So instead of directly executing a side effect, we’ll return a lazy function that when executed, will produce the side effect. This gives us purity via laziness because nothing happens, we don’t have side effect. The lazy function is treated as a value, honoring referential transparency if we always return the same lazy function given the same arguments. We can use Monads to compose side effects and create a program. This will not make the lazy function pure, but it will allow us to handle side effects functionally and keep the rest of the application pure.

## How to implement IO Monad

``````public class IO<A> {
private final Effect<A> effect;

private IO(Effect<A> effect) {
this.effect = effect;
}

public A unsafeRun() {
return this.effect.run();
}

public static <T> IO<T> apply(Effect<T> effect) {
return new IO<>(effect);
}

public <B> IO<B> flatMap(Function<A, IO<B>> function) {
return IO.apply(() -> function.apply(effect.run()).unsafeRun());
}

public <B> IO<B> mapToVoid(Function<A, B> function) {
return this.flatMap(result -> IO.apply(() -> function.apply(result)));
}

public IO<Void> map(Consumer<A> consumer) {
return this.flatMap(result -> IO.apply(() -> {
consumer.accept(result);
return null;
}));
}
}

public static void main() {
IO.apply(() -> "Hello, world!")
.mapToVoid(String::toUpperCase)
.map(System.out::println)
.unsafeRun();
}
``````

## Source code

Supposed that we have the code in the imperative style.

``````public static String trim(String s) {
return s.trim();
}

public static String upperCase(String s) {
return s.toUpperCase();
}

public static String exclamation(String s) {
return s + "!";
}

public static String format(String s) {
String s1 = trim(s);
String s2 = upperCase(s1);
String s3 = exclamation(s2);
return s3;
}

public static String format2(String s) {
return exclamation(upperCase(trim(s)));
}
``````
1. Using Optional class

`````` public static Optional<String> trim(String s) {
return Optional.of(s.trim());
}

public static Optional<String> upperCase(String s) {
return Optional.of(s.toUpperCase());
}

public static Optional<String> exclamation(String s) {
return Optinal.of(s + "!");
}

public static Optional<String> format(String s) {
return Optional.of(s)
.flatMap(n -> trim(n))
.flatMap(n -> upperCase(n))
.flatMap(n -> exclamation(n))
}
``````
2. Using Stream class

`````` public static Stream<String> trim(String s) {
return Stream.of(s.trim());
}

public static Stream<String> upperCase(String s) {
return Stream.of(s.toUpperCase());
}

public static Stream<String> exclamation(String s) {
return Stream.of(s + "!");
}

public static String format(String s) {
return Stream.of(s)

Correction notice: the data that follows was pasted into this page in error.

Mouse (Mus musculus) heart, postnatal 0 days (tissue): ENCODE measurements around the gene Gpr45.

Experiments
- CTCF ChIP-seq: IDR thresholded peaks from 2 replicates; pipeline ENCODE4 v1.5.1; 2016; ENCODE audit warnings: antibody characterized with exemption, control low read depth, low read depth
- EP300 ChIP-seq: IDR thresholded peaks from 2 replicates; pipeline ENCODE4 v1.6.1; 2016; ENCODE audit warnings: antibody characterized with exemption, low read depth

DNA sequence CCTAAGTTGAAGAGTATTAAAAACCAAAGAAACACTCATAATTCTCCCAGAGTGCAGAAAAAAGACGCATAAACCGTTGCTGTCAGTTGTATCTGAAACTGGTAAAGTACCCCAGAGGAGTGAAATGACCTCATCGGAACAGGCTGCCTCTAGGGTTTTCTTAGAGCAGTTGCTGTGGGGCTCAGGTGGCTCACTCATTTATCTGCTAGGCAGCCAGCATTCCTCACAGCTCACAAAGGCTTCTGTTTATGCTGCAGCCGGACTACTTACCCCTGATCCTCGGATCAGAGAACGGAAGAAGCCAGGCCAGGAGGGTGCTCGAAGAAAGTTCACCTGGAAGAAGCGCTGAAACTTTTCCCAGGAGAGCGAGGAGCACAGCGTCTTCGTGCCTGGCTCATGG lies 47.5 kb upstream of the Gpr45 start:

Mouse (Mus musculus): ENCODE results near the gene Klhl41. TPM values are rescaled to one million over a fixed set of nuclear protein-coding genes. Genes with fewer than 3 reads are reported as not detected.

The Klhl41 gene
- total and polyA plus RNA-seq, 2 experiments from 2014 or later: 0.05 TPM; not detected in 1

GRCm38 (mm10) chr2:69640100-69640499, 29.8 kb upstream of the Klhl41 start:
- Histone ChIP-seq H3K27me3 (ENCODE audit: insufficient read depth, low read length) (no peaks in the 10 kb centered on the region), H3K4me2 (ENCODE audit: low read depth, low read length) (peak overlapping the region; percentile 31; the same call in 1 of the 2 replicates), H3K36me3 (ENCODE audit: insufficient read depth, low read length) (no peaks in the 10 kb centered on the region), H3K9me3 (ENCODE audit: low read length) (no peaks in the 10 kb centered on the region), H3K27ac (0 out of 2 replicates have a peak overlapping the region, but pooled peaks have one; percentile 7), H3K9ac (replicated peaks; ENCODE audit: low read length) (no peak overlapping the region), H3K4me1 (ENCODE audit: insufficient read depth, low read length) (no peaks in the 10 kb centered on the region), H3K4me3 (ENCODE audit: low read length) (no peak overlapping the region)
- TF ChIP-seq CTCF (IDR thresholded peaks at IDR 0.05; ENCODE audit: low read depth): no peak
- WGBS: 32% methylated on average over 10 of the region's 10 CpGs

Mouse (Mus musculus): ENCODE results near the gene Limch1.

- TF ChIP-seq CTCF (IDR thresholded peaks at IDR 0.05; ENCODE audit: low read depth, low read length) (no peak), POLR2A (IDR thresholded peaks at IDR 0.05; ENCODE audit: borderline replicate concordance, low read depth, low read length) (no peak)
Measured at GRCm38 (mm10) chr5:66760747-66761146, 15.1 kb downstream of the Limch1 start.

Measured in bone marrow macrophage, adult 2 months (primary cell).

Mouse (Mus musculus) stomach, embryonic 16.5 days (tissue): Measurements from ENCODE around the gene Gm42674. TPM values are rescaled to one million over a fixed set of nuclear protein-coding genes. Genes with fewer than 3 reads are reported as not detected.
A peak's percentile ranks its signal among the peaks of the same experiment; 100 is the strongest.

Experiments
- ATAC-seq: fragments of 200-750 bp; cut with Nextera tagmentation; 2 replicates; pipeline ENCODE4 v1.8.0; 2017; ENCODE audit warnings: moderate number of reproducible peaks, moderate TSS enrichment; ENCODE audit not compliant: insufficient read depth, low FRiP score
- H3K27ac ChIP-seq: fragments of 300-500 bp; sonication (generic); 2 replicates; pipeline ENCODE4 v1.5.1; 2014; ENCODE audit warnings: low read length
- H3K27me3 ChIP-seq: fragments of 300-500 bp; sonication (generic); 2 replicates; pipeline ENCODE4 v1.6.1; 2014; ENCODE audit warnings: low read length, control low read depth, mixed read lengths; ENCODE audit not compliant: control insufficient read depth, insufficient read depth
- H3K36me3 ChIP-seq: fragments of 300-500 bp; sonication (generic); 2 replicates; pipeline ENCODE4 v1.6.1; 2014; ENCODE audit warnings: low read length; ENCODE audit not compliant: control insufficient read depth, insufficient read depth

.flatMap(n -> trim(n))
.flatMap(n -> upperCase(n))
.flatMap(n -> exclamation(n))
}

public static void main(String[] args) {
format("world").forEach(System.out::println);
}
``````
3. Using CompletableFuture class

`````` public static CompletableFuture<String> trim(String s) {
return CompletableFuture.completedFuture(s.trim());
}

public static CompletableFuture<String> upperCase(String s) {
return CompletableFuture.completedFuture(s.toUpperCase());
}

public static CompletableFuture<String> exclamation(String s) {
return CompletableFuture.completedFuture(s + "!");
}

public static CompletableFuture<String> format(String s) {
return CompletableFuture.completedFuture(s)
.thenCompose(n -> trim(n))
.thenCompose(n -> upperCase(n))
.thenCompose(n -> exclamation(n))
}

public static void main(String[] args) {
format("world").thenAccept(System.out::println);
}
``````

## Benefits and Drawbacks

1. Benefits

• Using Monad pattern to makes our code become referential transparency because it reduces side effects by using laziness concept.

• concise code

2. Drawbacks

• Java doesn’t support completely Monad pattern in the part of functional programming in JDK.

## Wrapping up

• Monad allows us to capture a value in a context with the Unit() function and compose different functions with the bind() function.

• With I/O operations, Monads use laziness concept to handle these side effects.

Refer:

https://nunoalexandre.com/2016/10/13/the-monad-pattern

https://medium.com/thg-tech-blog/monad-design-pattern-in-java-3391d4095b3f

https://youtu.be/MlZCiiKGbb0

https://youtu.be/ZhuHCtR3xq8

https://github.com/siy/reactive-toolbox

https://www.youtube.com/watch?v=OSuu8zBBNAA&t=2500s

https://www.youtube.com/watch?v=0if71HOyVjY&t=1722s

https://apocalisp.wordpress.com/2011/07/01/monads-are-dominoes/

https://apocalisp.wordpress.com/2011/03/20/towards-an-effect-system-in-scala-part-1/

IO Monad

https://medium.com/@willymyfriend/java-io-monad-reality-or-fiction-5ae9078c9b44

https://apocalisp.wordpress.com/2011/12/19/towards-an-effect-system-in-scala-part-2-io-monad/

https://sergiy-yevtushenko.medium.com/beautiful-world-of-mondas-e0801905fe02

Applying Functional Programming Techniques in Java by Esteban Herrera